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By KNIGHT-RIDDER NEWS SERVICE | March 14, 1997
PHILADELPHIA -- Conrail managers who lose their jobs when the Philadelphia-based railroad is carved up next year will receive up to two years of severance pay, plus enhanced pension and stock benefits worth tens of thousands of dollars.In a memo sent to employees this week, Conrail provided the first indication of how the railroad's demise will affect as many as 3,000 white-collar and management workers, more than 1,000 of whom work in or near Philadelphia.The fate of Conrail's 18,000 unionized workers is still uncertain.
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NEWS
By Donna R. Engle and Donna R. Engle,SUN STAFF | August 2, 1998
The division of Conrail routes between CSX and Norfolk Southern may help a small, Carroll County-based railroad that has had its nose pressed to the window, watching the giants split the spoils.Federal rail regulators have approved a plan to divide Conrail Corp.'s routes between CSX Corp. and Norfolk Southern Corp., ending 22 years of a federally created rail monopoly in the Northeast and leaving the East with two major railroads.The Surface Transportation Board's approval of the division of Conrail lines may indirectly help Paul D. Denton, president of Maryland Midland Railway Co., in his quest for access to lucrative rail interchanges in Baltimore and Hagerstown.
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NEWS
By Suzanne Wooton and Suzanne Wooton,SUN STAFF | March 4, 1997
CSX and Norfolk Southern Corp. are close to a deal that would end their four-month high-stakes battle and split Conrail's 11,000 miles of tracks.The latest arrangement calls for CSX to pay another $1 billion, or $10.5 billion total in cash, for Conrail, matching Norfolk Southern's hostile bid. Sources said that CSX, after acquiring Conrail, would sell about half of Conrail's lines in the Northeast to Norfolk Southern.Top executives of the three railroads have been meeting secretly for nearly six weeks to resolve the bidding.
BUSINESS
By Suzanne Wooton and Suzanne Wooton,SUN STAFF | October 3, 1997
Culminating nearly a year of negotiations that one top state official said had "soap opera-like qualities," Maryland gave its blessing yesterday to CSX and Norfolk Southern's $10.2 billion plan to take over Conrail.During a ceremony at Dundalk Marine Terminal attended by several hundred people, Gov. Parris N. Glendening praised the deal, saying it assures continued commuter rail service, infrastructure improvements, more jobs in Western Maryland and, perhaps most importantly, competition between two Class I railroads.
BUSINESS
By Suzanne Wooton and Suzanne Wooton,SUN STAFF | June 24, 1997
CSX Corp. and Norfolk Southern said yesterday that their plan for divvying up Conrail's 11,000 miles of track will boost the companies' bottom lines significantly more than originally estimated.But the consolidation -- detailed in an eight-volume, 14,810- page document filed with the federal Surface Transportation Board -- also will result in the loss of nearly 2,100 jobs, almost entirely in Pennsylvania, where Conrail operates its headquarters and a large customer service center.The plan appears to have little negative impact in Maryland, with Norfolk Southern taking over the rail lines previously operated by Conrail.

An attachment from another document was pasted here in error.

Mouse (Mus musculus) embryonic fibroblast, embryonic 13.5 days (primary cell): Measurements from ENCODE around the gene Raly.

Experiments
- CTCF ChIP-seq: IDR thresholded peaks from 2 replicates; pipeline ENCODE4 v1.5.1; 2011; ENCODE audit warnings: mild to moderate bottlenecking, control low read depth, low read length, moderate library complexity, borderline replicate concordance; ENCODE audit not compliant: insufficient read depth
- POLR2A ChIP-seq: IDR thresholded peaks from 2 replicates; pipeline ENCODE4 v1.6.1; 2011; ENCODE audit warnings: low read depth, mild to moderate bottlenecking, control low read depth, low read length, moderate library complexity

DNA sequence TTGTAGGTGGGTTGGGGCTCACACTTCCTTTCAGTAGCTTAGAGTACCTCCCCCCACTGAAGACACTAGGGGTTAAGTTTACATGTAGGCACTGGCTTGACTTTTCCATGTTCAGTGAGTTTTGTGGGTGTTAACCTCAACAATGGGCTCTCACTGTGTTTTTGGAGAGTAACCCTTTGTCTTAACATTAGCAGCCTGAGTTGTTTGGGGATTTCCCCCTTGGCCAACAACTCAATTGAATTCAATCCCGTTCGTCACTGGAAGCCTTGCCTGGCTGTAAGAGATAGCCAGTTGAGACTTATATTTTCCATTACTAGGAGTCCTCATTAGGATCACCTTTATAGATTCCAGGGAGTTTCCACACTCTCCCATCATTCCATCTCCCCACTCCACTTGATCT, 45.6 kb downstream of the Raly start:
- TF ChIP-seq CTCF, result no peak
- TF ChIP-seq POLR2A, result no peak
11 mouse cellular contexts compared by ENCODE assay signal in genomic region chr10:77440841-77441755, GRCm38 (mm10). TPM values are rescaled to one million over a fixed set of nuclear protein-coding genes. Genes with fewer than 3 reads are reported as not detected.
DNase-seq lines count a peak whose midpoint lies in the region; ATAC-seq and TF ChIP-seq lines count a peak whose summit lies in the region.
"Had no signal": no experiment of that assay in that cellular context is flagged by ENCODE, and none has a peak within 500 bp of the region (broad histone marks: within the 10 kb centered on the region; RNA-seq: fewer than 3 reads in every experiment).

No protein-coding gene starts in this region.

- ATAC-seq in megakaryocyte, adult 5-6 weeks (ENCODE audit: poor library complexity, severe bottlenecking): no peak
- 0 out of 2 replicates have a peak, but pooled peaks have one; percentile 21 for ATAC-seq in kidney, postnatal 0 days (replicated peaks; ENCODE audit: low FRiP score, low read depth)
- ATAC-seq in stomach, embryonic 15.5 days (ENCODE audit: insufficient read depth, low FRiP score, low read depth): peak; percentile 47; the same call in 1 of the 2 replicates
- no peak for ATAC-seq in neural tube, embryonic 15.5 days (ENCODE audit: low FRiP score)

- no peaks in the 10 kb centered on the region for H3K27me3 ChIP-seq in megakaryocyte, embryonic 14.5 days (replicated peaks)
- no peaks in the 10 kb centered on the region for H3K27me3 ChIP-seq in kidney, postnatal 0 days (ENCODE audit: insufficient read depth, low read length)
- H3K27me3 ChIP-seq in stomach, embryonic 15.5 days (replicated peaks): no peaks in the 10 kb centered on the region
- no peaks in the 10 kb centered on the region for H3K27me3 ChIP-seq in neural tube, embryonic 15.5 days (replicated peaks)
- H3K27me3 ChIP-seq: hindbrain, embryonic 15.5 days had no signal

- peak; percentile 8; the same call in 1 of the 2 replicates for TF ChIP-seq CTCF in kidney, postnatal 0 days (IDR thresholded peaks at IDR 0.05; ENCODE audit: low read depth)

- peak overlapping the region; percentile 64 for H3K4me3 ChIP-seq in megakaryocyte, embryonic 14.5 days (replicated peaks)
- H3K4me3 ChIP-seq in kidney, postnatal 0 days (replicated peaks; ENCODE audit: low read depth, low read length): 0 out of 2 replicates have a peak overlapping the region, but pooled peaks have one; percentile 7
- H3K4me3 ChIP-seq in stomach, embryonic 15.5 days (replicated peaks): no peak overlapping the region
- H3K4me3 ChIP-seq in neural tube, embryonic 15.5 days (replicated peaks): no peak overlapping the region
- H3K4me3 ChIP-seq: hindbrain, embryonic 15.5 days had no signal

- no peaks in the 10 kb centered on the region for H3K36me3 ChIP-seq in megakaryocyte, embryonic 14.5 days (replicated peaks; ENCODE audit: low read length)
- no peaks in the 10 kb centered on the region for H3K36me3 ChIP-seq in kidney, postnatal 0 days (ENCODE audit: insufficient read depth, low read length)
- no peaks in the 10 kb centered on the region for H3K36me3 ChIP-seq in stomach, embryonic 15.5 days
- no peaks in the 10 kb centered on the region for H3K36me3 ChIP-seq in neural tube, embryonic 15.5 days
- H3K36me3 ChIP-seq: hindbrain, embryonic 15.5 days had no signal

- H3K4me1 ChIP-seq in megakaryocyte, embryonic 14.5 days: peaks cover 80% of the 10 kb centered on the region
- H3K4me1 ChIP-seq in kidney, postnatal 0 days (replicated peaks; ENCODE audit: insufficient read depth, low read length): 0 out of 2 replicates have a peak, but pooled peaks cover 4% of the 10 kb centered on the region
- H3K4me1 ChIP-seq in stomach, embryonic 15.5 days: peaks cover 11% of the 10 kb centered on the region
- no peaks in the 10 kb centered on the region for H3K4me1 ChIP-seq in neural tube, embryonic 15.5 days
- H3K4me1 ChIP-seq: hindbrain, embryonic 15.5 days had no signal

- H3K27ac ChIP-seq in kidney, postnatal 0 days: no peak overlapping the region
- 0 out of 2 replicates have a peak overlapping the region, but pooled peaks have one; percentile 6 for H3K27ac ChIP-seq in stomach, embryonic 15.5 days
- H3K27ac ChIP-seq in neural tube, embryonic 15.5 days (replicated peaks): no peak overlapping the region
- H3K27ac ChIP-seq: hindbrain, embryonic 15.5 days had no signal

NEWS
May 11, 1997
BALTIMORE'S PORT could benefit handsomely from the accord worked out between CSX Corp. and Norfolk Southern Corp. to split up Conrail, the dominant railroad in the Northeast. Not only does Baltimore get a second Class I carrier (Norfolk Southern) with a reputation for aggressive pursuit of new business, but the city will see the two remaining East Coast rail behemoths compete head-to-head for port cargo.Both CSX and Norfolk Southern are paying top dollar for their respective shares of Conrail: For $4.3 billion, CSX will gain most of the former New York Central lines in the Northeast and Midwest; Norfolk Southern will pay $5.9 billion to take over the old Pennsylvania Railroad lines, including tracks in Maryland.
NEWS
By Donna R. Engle and Donna R. Engle,SUN STAFF | March 5, 1997
With railroad giants CSX and Norfolk Southern Corp. apparently poised to end their battle to take over Conrail, the Maryland Midland Railway Co. hopes to pick up some of the spoils.At stake for the Union Bridge-based rail company is 17 miles of track between Highfield and Hagerstown in Washington County and the right to use 25 miles of track between Glyndon and Baltimore -- CSX lines that Maryland Midland President Paul D. Denton has coveted for years.Maryland Midland hauls freight on 65 miles of track between Glyndon and Highfield.
NEWS
By Donna R. Engle and Donna R. Engle,SUN STAFF | August 2, 1998
The division of Conrail routes between CSX and Norfolk Southern may help a small, Carroll County-based railroad that has had its nose pressed to the window, watching the giants split the spoils.Federal rail regulators have approved a plan to divide Conrail Corp.'s routes between CSX Corp. and Norfolk Southern Corp., ending 22 years of a federally created rail monopoly in the Northeast and leaving the East with two major railroads.The Surface Transportation Board's approval of the division of Conrail lines may indirectly help Paul D. Denton, president of Maryland Midland Railway Co., in his quest for access to lucrative rail interchanges in Baltimore and Hagerstown.
NEWS
January 21, 1997
CHALK UP a crucial victory for Norfolk Southern in its fight with CSX over East Coast rail dominance. On Friday, stockholders of Conrail rejected a recommended merger with CSX, a vote that showed strong enthusiasm for an alternative, higher offer from Norfolk Southern.The rejection indicated near-unanimous hostility by institutional investors to the CSX-Conrail merger plan. They were especially infuriated by the arrogance of the two companies' leaders, who made it clear that they would continue to try to ram this deal through, although Norfolk Southern is offering a far better financial package.
NEWS
July 3, 1997